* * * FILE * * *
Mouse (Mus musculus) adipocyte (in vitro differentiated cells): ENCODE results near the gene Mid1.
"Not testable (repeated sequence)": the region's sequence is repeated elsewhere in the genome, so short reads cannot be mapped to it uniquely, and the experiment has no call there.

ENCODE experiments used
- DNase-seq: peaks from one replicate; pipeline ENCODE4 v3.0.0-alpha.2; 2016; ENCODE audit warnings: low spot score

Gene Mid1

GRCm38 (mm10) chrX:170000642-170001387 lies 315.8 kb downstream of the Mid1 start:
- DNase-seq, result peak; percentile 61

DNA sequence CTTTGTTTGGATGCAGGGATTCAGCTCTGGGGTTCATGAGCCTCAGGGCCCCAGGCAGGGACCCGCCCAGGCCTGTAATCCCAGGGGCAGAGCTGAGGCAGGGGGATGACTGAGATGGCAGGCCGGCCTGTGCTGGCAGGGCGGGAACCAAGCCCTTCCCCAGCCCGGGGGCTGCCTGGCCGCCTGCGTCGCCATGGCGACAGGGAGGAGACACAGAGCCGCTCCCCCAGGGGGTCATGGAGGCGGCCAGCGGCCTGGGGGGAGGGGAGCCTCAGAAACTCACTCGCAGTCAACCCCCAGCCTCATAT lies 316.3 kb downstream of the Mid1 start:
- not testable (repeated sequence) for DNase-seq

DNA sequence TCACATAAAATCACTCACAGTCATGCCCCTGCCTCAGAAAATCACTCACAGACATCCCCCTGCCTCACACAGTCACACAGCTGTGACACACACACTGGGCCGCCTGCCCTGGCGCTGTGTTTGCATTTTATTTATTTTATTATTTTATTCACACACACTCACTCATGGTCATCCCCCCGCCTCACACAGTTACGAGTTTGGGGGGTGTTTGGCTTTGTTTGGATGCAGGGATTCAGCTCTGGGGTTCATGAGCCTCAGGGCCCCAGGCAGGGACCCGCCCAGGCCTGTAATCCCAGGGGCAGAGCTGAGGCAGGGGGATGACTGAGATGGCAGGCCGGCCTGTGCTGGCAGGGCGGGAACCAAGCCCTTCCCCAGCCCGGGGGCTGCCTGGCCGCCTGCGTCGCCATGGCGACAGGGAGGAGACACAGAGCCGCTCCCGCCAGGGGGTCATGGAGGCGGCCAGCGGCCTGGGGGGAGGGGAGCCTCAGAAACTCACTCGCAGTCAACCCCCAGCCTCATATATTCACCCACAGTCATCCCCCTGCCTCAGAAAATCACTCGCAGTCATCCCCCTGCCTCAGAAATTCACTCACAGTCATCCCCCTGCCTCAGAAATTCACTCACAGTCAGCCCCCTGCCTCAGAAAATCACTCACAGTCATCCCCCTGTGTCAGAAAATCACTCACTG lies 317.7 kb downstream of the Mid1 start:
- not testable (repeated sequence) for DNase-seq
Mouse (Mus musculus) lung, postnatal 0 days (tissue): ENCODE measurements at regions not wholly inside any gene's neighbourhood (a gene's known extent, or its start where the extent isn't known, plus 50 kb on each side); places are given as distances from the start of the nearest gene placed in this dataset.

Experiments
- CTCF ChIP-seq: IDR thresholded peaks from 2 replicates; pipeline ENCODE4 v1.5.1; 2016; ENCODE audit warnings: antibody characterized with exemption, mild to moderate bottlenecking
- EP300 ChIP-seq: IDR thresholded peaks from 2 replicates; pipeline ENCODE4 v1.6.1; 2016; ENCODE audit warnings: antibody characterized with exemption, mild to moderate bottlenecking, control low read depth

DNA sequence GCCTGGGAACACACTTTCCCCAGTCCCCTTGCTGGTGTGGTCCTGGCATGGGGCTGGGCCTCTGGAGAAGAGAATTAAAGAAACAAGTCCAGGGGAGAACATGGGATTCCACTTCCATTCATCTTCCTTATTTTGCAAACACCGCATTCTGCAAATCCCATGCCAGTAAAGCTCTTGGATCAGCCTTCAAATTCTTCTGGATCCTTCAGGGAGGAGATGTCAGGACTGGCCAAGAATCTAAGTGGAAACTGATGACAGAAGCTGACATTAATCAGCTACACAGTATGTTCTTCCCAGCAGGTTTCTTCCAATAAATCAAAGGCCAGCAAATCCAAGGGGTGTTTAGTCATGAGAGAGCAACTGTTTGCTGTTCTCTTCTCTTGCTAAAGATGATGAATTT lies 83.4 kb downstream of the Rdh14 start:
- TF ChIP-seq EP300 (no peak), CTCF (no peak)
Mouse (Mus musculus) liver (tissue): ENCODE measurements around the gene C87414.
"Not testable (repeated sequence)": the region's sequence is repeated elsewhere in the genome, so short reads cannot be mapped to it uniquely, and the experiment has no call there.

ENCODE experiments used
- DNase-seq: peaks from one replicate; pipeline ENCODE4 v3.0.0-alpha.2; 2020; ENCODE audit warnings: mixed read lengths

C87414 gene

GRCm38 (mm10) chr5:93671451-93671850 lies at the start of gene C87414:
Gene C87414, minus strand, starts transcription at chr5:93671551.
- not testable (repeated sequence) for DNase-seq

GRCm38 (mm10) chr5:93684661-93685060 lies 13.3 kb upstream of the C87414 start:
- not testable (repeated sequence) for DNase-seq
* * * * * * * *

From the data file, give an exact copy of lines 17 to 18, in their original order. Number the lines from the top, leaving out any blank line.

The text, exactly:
- TF ChIP-seq EP300 (no peak), CTCF (no peak)
Mouse (Mus musculus) liver (tissue): ENCODE measurements around the gene C87414.